Molefe: Glencore sold shares to Ramaphosa to gain political benefits
Former Eskom CEO Brian Molefe’s lawyer said that he would not incriminate himself if asked about the Eskom civil claim and the criminal charges being investigated by the Special Investigating Unit (SIU).
JOHANNESBURG - Former Eskom CEO Brian Molefe has repeated Matshela Koko’s allegations that Glencore sold shares to President Cyril Ramphosa to use his political power to its benefit and to disadvantage the power utility.
Molefe said that Glencore’s Optimum coal mine owed the power utility R2 billion in penalties and did not want to pay the money.
The mine also wanted to renegotiate its coal sales price from R150 per tonne to R530 per tonne, which would have meant the power utility would spend R8 billion more.
Molefe said that he was not ashamed that he refused to honour the renegotiated Glencore price when he became CEO.
"When the deal was done in 2012, and he bought shares, he was made chairperson. In 2014, he became deputy president, chairperson of the war room. One would have expected that under corporate governance, there must be a cooling off period, precisely for things like this. Here is a person who was involved in saying that we must renegotiate... that contract was signed in 2014 - the contract that I found at Eskom - we must renegotiate effectively R8 billion... [He] moves and becomes the de facto chairperson of the company."
Earlier, Molefe’s legal team said that he would exercise his right not to incriminate himself at the state capture commission should he need to.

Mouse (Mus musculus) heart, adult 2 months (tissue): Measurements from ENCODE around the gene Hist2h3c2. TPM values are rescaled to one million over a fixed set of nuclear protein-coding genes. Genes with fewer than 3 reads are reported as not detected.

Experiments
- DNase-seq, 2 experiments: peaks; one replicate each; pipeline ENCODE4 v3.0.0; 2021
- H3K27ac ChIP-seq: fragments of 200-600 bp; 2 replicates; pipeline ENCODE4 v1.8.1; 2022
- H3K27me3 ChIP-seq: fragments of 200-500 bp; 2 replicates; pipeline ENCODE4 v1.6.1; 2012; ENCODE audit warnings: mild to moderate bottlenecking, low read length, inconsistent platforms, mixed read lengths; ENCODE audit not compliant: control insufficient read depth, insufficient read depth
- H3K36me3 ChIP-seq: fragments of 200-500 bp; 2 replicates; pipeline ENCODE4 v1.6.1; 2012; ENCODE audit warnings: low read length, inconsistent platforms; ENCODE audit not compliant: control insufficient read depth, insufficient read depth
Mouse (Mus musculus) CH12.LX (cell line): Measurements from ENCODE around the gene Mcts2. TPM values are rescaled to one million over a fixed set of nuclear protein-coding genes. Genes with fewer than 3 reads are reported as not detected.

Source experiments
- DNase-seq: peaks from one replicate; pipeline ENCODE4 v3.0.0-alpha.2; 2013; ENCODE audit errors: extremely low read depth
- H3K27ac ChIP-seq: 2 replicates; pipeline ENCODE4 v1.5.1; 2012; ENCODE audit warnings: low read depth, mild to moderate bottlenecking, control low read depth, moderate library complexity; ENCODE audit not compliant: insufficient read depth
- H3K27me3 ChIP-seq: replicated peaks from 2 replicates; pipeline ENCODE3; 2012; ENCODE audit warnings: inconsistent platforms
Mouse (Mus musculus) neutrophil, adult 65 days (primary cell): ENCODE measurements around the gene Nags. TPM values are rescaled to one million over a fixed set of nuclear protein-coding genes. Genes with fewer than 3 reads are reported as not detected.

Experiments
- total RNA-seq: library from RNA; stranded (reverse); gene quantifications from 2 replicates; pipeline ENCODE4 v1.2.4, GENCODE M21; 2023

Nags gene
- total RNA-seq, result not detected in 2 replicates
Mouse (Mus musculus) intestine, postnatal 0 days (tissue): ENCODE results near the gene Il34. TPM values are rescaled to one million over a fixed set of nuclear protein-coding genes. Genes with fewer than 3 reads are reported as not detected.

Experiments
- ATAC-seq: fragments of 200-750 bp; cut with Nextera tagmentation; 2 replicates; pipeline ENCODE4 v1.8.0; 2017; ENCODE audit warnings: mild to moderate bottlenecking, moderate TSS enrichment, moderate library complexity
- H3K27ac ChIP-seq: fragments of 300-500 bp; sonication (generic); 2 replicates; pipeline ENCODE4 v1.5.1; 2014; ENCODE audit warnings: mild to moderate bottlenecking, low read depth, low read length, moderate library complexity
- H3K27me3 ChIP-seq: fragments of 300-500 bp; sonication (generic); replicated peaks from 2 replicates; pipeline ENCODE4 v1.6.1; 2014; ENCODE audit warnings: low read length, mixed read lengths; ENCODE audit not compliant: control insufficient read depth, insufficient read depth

His lawyer, Advocate Thabane Masuku, said that he was unhappy that he was furnished with details on his testimony only on Tuesday, so he might also not be able to answer all the questions put to him.
The state capture commission said that Molefe was implicated in many testimonies but today he is expected to deal with matters related to Eskom, including two payments of R1.6 billion and R659 million
Molefe’s lawyer said that he would not incriminate himself if asked about the Eskom civil claim and the criminal charges being investigated by the Special Investigating Unit (SIU).
"At some point the SIU, or whoever is investigating this issue, will confront Mr Molefe on those aspects, so we ask where it is possible, that his right not to incriminate himself be respected if it is raised legitimately and we do hope it is raised legitimately."
WATCH: Brian Molefe gives testimony at state capture commission